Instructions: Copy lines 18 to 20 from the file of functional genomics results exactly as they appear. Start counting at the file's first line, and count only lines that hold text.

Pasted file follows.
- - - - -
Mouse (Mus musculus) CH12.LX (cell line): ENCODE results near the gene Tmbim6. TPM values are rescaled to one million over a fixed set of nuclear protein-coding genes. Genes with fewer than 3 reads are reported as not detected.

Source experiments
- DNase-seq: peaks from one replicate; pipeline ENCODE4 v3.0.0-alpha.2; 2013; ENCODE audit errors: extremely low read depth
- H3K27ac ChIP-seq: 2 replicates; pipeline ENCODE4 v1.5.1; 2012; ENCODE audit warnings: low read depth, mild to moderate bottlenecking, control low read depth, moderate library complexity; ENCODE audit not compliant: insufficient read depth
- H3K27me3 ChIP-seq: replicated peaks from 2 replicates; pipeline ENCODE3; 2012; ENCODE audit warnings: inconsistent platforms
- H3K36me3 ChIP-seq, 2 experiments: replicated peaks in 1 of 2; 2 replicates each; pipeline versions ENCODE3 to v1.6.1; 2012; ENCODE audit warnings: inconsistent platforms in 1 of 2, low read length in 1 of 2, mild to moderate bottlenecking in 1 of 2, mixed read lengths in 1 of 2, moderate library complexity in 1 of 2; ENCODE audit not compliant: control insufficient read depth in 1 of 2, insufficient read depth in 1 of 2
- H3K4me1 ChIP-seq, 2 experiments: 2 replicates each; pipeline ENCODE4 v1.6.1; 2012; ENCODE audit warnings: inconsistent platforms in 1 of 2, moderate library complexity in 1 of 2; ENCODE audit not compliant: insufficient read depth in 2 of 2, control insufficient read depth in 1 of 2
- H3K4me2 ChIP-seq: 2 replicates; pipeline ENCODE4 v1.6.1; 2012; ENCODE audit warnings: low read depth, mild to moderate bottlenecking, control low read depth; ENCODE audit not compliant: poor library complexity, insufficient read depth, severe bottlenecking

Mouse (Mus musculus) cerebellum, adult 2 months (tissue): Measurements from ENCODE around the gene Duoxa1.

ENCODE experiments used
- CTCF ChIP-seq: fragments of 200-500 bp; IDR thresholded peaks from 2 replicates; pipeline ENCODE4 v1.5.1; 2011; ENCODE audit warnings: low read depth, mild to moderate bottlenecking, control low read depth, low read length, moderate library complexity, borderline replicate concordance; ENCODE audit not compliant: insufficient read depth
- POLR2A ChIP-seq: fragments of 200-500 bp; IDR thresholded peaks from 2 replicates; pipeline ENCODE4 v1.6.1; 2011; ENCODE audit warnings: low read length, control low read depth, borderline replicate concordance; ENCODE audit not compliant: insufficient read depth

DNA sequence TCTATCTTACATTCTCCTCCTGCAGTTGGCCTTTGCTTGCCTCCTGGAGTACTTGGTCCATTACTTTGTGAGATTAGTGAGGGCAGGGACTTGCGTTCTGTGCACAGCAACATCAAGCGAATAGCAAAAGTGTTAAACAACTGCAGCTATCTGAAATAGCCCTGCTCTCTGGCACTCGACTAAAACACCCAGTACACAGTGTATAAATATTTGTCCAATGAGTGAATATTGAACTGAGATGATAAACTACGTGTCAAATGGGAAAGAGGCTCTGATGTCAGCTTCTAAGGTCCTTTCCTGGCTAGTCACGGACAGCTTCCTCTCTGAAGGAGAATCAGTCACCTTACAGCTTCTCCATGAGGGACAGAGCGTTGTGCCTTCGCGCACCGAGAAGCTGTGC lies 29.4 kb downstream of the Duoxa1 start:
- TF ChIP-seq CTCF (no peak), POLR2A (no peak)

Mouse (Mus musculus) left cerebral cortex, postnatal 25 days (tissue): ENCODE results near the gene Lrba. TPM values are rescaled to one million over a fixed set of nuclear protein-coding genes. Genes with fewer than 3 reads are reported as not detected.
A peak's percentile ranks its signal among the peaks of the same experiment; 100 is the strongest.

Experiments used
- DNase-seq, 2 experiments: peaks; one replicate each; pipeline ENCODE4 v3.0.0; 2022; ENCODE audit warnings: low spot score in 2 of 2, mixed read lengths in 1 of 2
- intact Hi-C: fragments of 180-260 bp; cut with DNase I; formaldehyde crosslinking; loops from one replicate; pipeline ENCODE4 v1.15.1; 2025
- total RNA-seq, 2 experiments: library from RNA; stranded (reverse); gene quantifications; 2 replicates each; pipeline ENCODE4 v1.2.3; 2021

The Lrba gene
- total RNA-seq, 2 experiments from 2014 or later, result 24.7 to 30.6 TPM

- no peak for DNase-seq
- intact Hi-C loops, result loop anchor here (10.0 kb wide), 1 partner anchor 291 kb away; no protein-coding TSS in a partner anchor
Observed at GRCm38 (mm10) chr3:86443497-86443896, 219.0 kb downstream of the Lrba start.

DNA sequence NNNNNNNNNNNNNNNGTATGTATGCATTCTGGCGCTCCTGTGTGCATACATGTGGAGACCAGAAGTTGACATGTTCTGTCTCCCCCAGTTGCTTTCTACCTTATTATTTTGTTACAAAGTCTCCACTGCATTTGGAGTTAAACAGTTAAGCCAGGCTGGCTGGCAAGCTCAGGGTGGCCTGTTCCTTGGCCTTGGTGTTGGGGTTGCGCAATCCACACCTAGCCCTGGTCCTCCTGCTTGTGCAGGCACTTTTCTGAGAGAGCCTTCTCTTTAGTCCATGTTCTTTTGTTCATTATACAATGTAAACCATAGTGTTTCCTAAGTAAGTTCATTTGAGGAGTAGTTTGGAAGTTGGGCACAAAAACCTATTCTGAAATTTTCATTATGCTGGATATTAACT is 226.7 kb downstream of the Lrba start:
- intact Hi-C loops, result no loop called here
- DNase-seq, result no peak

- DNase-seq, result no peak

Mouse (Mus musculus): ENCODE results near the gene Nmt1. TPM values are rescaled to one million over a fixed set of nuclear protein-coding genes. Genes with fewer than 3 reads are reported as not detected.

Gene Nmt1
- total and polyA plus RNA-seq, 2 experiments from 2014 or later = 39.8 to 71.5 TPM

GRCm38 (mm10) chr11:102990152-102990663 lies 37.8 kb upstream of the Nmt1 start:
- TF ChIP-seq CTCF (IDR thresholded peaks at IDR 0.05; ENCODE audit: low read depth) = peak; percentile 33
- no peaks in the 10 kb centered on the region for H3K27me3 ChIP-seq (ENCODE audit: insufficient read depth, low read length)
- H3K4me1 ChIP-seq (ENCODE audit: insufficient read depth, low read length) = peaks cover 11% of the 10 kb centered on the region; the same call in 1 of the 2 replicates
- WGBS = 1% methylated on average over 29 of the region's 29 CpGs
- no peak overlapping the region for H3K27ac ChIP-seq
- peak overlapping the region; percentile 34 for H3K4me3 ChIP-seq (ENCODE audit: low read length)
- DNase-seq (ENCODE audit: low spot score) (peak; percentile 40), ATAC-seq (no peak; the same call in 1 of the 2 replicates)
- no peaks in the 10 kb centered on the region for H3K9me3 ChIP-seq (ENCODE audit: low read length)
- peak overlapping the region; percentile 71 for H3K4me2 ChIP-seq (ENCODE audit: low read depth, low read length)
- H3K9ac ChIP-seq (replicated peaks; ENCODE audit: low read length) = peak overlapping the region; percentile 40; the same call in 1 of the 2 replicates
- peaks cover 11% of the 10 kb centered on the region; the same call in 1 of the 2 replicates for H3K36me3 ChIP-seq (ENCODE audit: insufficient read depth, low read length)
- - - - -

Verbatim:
- DNase-seq, 2 experiments: peaks; one replicate each; pipeline ENCODE4 v3.0.0; 2022; ENCODE audit warnings: low spot score in 2 of 2, mixed read lengths in 1 of 2
- intact Hi-C: fragments of 180-260 bp; cut with DNase I; formaldehyde crosslinking; loops from one replicate; pipeline ENCODE4 v1.15.1; 2025
- total RNA-seq, 2 experiments: library from RNA; stranded (reverse); gene quantifications; 2 replicates each; pipeline ENCODE4 v1.2.3; 2021